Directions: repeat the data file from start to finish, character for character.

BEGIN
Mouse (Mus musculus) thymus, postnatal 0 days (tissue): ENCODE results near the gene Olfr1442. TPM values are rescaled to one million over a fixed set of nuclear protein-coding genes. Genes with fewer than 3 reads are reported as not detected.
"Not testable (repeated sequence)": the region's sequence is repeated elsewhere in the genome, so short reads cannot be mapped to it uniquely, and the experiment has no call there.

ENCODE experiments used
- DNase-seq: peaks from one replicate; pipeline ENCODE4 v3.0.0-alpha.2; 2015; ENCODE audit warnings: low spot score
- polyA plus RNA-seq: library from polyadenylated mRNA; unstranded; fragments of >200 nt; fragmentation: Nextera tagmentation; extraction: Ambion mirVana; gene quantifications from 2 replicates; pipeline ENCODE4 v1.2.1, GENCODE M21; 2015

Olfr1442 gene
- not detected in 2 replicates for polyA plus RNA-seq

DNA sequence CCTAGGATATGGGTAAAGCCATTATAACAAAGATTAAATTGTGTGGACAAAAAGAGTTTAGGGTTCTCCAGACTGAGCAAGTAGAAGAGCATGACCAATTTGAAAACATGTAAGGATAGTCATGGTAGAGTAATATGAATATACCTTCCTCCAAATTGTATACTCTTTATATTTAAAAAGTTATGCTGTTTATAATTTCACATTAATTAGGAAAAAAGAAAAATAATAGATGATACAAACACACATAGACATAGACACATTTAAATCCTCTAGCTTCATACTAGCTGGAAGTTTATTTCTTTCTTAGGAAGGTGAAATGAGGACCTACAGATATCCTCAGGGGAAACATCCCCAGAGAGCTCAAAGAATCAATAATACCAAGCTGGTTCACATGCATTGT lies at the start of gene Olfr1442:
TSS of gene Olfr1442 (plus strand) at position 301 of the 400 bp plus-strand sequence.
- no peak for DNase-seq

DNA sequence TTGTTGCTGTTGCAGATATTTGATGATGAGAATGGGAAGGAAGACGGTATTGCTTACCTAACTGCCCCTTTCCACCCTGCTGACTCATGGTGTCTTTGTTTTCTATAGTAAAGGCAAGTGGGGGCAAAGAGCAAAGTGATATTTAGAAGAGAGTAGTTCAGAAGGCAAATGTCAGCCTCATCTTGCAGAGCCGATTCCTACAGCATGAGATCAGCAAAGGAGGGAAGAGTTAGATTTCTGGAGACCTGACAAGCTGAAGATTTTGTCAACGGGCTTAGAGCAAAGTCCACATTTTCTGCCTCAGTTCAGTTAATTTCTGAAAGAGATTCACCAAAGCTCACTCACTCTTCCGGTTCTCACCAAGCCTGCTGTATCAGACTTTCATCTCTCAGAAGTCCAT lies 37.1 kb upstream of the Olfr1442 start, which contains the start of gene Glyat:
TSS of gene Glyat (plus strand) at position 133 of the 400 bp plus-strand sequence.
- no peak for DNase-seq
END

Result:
Mouse (Mus musculus) thymus, postnatal 0 days (tissue): ENCODE results near the gene Olfr1442. TPM values are rescaled to one million over a fixed set of nuclear protein-coding genes. Genes with fewer than 3 reads are reported as not detected.
"Not testable (repeated sequence)": the region's sequence is repeated elsewhere in the genome, so short reads cannot be mapped to it uniquely, and the experiment has no call there.

ENCODE experiments used
- DNase-seq: peaks from one replicate; pipeline ENCODE4 v3.0.0-alpha.2; 2015; ENCODE audit warnings: low spot score
- polyA plus RNA-seq: library from polyadenylated mRNA; unstranded; fragments of >200 nt; fragmentation: Nextera tagmentation; extraction: Ambion mirVana; gene quantifications from 2 replicates; pipeline ENCODE4 v1.2.1, GENCODE M21; 2015

Olfr1442 gene
- not detected in 2 replicates for polyA plus RNA-seq

DNA sequence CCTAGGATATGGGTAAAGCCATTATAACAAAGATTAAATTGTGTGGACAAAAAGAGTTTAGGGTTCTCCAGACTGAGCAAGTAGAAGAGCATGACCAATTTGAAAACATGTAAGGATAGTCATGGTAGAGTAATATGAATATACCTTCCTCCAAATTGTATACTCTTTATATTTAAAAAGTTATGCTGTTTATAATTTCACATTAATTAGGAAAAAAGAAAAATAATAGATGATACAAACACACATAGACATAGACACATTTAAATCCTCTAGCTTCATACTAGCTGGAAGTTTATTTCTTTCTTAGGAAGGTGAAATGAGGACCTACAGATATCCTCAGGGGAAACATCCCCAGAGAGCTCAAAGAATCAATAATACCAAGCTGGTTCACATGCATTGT lies at the start of gene Olfr1442:
TSS of gene Olfr1442 (plus strand) at position 301 of the 400 bp plus-strand sequence.
- no peak for DNase-seq

DNA sequence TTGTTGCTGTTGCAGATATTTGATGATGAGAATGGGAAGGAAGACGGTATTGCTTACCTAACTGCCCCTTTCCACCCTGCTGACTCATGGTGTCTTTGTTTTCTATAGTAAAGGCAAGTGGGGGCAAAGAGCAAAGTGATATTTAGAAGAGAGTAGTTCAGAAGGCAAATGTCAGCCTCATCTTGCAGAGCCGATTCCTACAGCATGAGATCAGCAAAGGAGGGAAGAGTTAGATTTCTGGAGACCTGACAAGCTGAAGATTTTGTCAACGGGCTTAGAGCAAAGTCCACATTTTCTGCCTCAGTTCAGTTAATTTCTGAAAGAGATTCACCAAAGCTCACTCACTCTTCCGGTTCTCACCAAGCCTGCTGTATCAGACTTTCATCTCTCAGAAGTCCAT lies 37.1 kb upstream of the Olfr1442 start, which contains the start of gene Glyat:
TSS of gene Glyat (plus strand) at position 133 of the 400 bp plus-strand sequence.
- no peak for DNase-seq